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2015 in retrospect: Tamil films with unique storylines, formats

Mainstream Tamil cinema may be star-obsessed but the year also saw much creative content. Take a look.

regional movies Updated: Dec 31, 2015 17:34 IST
(Left to right) Uttama Villain, OK Kanmani and Kaaka Muttai were among the many films that pushed the frontiers of creative content in Tamil cinema.
(Left to right) Uttama Villain, OK Kanmani and Kaaka Muttai were among the many films that pushed the frontiers of creative content in Tamil cinema.(Facebook)

If mainstream Tamil cinema has the dubious distinction of hero-worshipping its stars, the industry has time and again proven that it is also capable of genuine creative content. Of the over 200 Tamil films released this year, there were a few that may not have necessarily created an impact at the box office but they appealed to a mixed audience with their unique storylines, talent and formats.

Here’s a list of 10 such movies that stood out in 2015:

Kaaka Muttai

Kaaka Muttai review: A small film with a big heart

A poster of Dhanush-produced Kaaka Muttai, directed by Manikandan. (KakkaMuttai/Facebook)

M Manikandan’s debut feature Kaaka Muttai is not a children’s film. It’s a movie for adults and relates to children oblivious to the growing social divide, capitalism and elitism. It’s also a film you can watch with your children without a doubt, and be assured that they will enjoy it.

Rajathandiram

Rajathandiram has been dubbed as the best heist film of Tamil cinema in 2015. (Rajathandhiram/Facebook)

AG Amid’s Rajathandiram, hands down, is the best heist film to have come from Tamil cinema. Made exclusively for the kind of audience that appreciates original content and doesn’t like to be spoon-fed, it’s hard to believe it’s the work of a newcomer. An extremely well written, edge-of-the-seat thriller, this is a small film with all the potential that big films lack.

Uttama Villain

Lot of buzz, but will Kamal Haasan’s Uttama Villain be a dud?

Kamal Haasan’s Uttama Villain is a look at stardom and mortality. (Uttama-Villain/Facebook)

Kamal Haasan’s semi-autobiographical take on stardom and mortality could easily be the most underrated, star-studded film of the year. While the film may have turned out to be a dud at the ticket windows, Haasan proved once again why he’s one of the best writers we have in the country.

Kuttram Kadithal

Kuttram Kadithal is counted among the best docu-dramas coming out of Tamil cinema in 2015. (KuttramKadithal/Facebook)

This was perhaps this year’s dark horse. Revolving around events that take place in a school in a single day, this extremely well-written docu-drama encompasses multiple themes ranging from motherhood to religion and humanity.

Naanum Rowdydhaan

Produced by Dhanush, the film stars Vijay Sethupati and Nayantara. (NRDMovie/Facebook)

A story about a wannabe rowdy and a woman he wants to help avenge the death of her father, this is the most entertaining Tamil film of the year. It also brought back two highly talented actors -- Vijay Sethupathi and Parthepan -- to glorious form.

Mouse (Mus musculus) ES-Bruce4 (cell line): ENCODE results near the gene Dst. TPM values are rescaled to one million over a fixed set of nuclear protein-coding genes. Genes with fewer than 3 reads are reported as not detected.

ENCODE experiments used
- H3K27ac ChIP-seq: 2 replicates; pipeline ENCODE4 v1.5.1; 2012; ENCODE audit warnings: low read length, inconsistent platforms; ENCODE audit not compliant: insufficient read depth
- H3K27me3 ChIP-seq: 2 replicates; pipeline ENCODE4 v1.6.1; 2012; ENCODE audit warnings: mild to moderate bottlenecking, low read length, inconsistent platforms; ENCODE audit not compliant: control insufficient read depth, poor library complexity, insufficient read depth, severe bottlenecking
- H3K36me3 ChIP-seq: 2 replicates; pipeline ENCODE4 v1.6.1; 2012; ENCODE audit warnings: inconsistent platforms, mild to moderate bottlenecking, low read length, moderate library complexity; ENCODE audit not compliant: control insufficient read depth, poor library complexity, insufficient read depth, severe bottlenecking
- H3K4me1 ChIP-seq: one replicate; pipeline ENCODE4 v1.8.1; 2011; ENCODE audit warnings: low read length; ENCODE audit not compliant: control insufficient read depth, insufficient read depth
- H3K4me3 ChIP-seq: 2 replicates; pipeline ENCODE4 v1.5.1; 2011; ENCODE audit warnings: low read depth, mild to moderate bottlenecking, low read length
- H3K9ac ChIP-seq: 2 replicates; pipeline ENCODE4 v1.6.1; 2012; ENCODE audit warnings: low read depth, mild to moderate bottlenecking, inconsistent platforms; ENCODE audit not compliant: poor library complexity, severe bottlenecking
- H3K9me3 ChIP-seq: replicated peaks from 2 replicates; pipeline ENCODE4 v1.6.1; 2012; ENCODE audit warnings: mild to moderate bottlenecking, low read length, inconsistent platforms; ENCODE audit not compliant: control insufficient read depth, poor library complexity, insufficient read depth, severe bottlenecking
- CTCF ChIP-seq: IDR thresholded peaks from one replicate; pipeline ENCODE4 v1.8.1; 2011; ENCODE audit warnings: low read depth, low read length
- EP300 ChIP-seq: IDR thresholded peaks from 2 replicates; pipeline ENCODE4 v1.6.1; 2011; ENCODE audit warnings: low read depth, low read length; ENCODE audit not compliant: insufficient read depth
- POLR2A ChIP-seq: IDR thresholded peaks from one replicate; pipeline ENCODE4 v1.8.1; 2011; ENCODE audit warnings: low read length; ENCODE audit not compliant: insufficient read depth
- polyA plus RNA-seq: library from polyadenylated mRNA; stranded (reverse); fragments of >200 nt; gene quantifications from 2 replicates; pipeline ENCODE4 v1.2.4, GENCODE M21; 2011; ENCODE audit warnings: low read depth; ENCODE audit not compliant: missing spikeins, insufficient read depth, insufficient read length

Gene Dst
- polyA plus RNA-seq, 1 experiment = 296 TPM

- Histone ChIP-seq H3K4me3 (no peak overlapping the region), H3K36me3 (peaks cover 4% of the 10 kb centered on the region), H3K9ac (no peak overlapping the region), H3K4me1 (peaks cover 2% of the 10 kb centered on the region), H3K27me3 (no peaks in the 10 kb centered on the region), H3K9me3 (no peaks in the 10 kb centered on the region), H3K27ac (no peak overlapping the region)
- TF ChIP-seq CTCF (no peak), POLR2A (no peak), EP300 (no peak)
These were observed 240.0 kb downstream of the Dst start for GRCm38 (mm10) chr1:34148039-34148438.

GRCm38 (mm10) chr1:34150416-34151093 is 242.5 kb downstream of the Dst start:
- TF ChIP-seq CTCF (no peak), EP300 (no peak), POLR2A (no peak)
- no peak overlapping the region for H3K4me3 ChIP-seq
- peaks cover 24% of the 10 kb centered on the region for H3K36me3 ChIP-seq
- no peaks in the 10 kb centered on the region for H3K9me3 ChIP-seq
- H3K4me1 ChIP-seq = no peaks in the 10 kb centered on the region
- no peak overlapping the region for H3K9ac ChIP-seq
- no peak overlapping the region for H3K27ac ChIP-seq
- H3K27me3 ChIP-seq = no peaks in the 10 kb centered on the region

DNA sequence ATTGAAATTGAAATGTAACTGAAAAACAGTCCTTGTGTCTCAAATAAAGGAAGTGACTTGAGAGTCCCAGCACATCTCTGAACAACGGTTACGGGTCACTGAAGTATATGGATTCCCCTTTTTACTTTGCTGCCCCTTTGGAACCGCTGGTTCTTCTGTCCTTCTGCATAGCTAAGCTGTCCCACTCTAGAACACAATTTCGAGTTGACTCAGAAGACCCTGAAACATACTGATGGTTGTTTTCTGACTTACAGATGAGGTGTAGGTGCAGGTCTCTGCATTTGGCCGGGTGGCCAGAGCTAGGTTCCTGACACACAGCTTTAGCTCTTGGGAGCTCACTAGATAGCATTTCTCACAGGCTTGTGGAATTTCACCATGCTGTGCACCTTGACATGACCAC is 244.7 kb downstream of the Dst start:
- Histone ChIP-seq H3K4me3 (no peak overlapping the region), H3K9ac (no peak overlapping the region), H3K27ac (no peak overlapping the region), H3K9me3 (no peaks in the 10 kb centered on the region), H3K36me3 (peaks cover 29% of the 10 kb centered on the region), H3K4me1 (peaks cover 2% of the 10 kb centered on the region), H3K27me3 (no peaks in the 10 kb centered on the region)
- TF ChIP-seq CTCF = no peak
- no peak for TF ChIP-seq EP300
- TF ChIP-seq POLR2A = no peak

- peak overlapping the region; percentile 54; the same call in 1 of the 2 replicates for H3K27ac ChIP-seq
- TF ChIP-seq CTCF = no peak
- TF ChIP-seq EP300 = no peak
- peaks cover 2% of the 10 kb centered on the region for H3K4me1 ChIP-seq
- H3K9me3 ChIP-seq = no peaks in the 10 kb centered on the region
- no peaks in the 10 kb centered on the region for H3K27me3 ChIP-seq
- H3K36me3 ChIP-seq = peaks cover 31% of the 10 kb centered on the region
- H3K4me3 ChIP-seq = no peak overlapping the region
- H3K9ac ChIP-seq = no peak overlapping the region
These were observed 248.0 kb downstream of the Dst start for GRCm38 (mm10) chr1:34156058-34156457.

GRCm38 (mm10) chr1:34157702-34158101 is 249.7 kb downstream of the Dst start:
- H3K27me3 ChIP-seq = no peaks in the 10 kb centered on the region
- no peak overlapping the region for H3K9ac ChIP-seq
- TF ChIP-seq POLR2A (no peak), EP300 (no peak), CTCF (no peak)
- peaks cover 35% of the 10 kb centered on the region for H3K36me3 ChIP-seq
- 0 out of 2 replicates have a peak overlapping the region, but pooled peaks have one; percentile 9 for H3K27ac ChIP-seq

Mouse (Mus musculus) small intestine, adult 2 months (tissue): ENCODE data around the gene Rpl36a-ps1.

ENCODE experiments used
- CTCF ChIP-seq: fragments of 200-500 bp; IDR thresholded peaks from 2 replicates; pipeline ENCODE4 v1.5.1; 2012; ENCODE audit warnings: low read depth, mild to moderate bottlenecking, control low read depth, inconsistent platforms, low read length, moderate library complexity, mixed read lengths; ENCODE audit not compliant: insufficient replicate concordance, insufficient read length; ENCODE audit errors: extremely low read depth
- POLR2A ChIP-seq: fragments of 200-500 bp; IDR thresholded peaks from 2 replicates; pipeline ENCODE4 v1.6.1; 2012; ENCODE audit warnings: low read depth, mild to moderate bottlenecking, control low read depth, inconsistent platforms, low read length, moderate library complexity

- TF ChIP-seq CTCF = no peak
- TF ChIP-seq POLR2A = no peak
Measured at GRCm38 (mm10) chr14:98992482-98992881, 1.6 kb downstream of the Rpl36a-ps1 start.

Trisha Illana Nayantara

Trisha Illana Nayanthara review: A half-baked sex comedy

This A-rated sex comedy stars GV Prakash Kumar, Anandhi, Manisha Yadav and Simran. (TINTheFilm/Facebook)

An A-rated sex comedy that may have not done full justice to the genre, but introduced us to a young filmmaker, Adhik Ravichandran, who isn’t afraid to go against the tide. With an ‘adults only’ certificate, the makers had the licence to go all guns blazing, and one wishes they didn’t restrict themselves.

Thani Oruvan

Arvind Swamy, the nice guy in Mani Ratnam’s Bombay, turns evil with this film and impresses. (ThaniOruvanOfficial/Facebook)

A film that made its audience roots for a villain! How many times does that happen in Indian cinema, given the kind of villains our films produce? In a comeback role, Arvind Swamy was terrific in this extremely stylish thriller that made us take notice of its underestimated director Mohan Raja.

O Kadhal Kanmani

OK Kanmani marked Mani Ratnam’s return to romance genre. (OK Kanmani/Mani Ratnam)

It doesn’t matter if you’re a Mani Ratnam fan or not, his O Kadhal Kanmani will leave you with an everlasting smile on your face. The movie, which marked the auteur’s comeback to the romance genre after a decade, was a refreshing take on contemporary romance and relationship.

CSK: Charles Shafiq Karthiga

A low-budget thriller which rests entirely on its female protagonists. (CharlesShafiqKarthiga/Facebook)

A low-budget thriller that unfolds in a single night in a shopping mall, the entire story of the movie rests on its female protagonist, and that’s not something you see often in Tamil filmdom. While the film attempts something offbeat but doesn’t quite succeed, it still manages to keep viewers on the edge of their seats.

Kallappadam

Kallappadam is about how first-timers try to make a film based on folk art Koothu and supposedly walks the tightrope between satire and tribute. (Kallappadam/Facebook)

Closely following in the footsteps of meta-films such as Jigarthanda and Kathai Thiraikkathai Vasanam Iyakkam, debut filmmaker J Vadivel’s Kallappadam is another honest and brave attempt to shine a spotlight on the trials and tribulations of struggling first-timers in filmdom by walking a tightrope between satire and tribute. What we get to see may not be exceptional, but something far offbeat than the mainstream garbage.

Other notable mentions include Indru Netru Naalai and Yennai Arindhaal.